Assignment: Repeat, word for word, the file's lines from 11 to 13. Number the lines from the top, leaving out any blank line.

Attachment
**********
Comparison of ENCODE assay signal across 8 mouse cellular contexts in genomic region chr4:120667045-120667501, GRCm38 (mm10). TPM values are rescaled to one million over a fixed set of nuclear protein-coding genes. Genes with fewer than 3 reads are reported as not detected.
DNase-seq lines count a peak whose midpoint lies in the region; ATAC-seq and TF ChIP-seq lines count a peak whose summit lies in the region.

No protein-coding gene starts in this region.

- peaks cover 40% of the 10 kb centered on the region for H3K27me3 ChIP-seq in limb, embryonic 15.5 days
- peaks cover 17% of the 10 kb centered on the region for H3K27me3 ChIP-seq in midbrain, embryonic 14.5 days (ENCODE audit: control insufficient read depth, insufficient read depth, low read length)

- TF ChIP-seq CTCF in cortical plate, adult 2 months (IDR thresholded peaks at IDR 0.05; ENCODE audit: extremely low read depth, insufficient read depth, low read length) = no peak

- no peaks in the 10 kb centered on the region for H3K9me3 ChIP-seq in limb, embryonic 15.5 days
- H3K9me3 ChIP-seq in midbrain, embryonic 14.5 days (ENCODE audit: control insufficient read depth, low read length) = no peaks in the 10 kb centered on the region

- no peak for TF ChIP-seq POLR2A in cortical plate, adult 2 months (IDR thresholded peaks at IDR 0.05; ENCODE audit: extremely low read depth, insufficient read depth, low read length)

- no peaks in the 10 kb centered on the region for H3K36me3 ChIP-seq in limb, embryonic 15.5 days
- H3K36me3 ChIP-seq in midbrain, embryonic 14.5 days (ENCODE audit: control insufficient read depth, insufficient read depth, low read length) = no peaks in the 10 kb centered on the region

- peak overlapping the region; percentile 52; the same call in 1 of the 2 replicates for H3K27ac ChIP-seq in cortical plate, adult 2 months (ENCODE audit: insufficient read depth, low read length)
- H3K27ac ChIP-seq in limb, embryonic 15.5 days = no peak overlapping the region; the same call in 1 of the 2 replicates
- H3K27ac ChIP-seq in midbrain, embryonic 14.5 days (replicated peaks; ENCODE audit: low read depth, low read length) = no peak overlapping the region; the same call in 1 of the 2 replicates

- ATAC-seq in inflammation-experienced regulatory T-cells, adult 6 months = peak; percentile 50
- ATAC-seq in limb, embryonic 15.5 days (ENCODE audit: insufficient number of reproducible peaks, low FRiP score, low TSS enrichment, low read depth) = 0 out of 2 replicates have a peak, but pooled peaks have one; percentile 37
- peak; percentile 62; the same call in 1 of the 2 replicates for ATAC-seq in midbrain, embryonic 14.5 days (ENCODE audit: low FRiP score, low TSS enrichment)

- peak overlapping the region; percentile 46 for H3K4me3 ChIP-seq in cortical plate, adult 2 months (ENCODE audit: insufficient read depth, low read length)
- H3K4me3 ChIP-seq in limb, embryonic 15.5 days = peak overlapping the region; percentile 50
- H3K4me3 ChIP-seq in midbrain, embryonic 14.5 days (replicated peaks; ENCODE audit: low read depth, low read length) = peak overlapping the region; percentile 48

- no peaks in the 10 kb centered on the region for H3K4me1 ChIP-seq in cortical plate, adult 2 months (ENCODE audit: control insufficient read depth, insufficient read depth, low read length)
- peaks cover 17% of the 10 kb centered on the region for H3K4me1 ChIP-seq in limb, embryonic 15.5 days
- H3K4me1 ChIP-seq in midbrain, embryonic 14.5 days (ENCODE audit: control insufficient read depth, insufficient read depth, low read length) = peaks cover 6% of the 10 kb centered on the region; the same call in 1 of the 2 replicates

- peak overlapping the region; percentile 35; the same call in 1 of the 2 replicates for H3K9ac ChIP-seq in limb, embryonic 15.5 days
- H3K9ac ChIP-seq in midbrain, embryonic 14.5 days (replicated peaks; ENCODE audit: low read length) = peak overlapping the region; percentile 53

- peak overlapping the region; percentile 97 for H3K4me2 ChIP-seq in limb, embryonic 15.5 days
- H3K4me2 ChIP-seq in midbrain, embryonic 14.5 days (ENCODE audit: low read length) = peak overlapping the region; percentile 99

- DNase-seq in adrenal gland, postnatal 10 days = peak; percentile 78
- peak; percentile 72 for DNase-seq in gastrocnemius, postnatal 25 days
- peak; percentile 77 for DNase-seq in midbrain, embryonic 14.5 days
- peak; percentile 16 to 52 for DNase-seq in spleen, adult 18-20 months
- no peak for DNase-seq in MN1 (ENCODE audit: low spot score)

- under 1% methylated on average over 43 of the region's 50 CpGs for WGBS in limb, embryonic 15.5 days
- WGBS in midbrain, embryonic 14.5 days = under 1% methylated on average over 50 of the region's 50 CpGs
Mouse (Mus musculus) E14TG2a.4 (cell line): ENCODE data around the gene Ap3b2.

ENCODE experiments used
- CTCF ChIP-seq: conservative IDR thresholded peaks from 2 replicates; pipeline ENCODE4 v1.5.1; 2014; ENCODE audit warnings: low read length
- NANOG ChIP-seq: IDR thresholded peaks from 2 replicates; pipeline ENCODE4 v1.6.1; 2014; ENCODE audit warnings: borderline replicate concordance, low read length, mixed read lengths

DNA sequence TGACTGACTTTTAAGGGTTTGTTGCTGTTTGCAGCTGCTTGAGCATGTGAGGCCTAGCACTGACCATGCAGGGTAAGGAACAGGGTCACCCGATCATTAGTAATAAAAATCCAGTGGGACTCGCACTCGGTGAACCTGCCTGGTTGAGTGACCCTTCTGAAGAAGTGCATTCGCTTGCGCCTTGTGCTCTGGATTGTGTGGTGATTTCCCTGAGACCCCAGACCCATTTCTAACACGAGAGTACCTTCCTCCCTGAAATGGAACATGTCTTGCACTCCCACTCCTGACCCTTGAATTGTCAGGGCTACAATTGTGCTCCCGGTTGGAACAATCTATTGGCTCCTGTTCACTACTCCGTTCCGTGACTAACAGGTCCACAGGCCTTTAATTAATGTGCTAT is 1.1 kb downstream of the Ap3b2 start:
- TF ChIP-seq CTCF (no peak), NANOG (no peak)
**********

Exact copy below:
- H3K36me3 ChIP-seq in midbrain, embryonic 14.5 days (ENCODE audit: control insufficient read depth, insufficient read depth, low read length) = no peaks in the 10 kb centered on the region

- peak overlapping the region; percentile 52; the same call in 1 of the 2 replicates for H3K27ac ChIP-seq in cortical plate, adult 2 months (ENCODE audit: insufficient read depth, low read length)
- H3K27ac ChIP-seq in limb, embryonic 15.5 days = no peak overlapping the region; the same call in 1 of the 2 replicates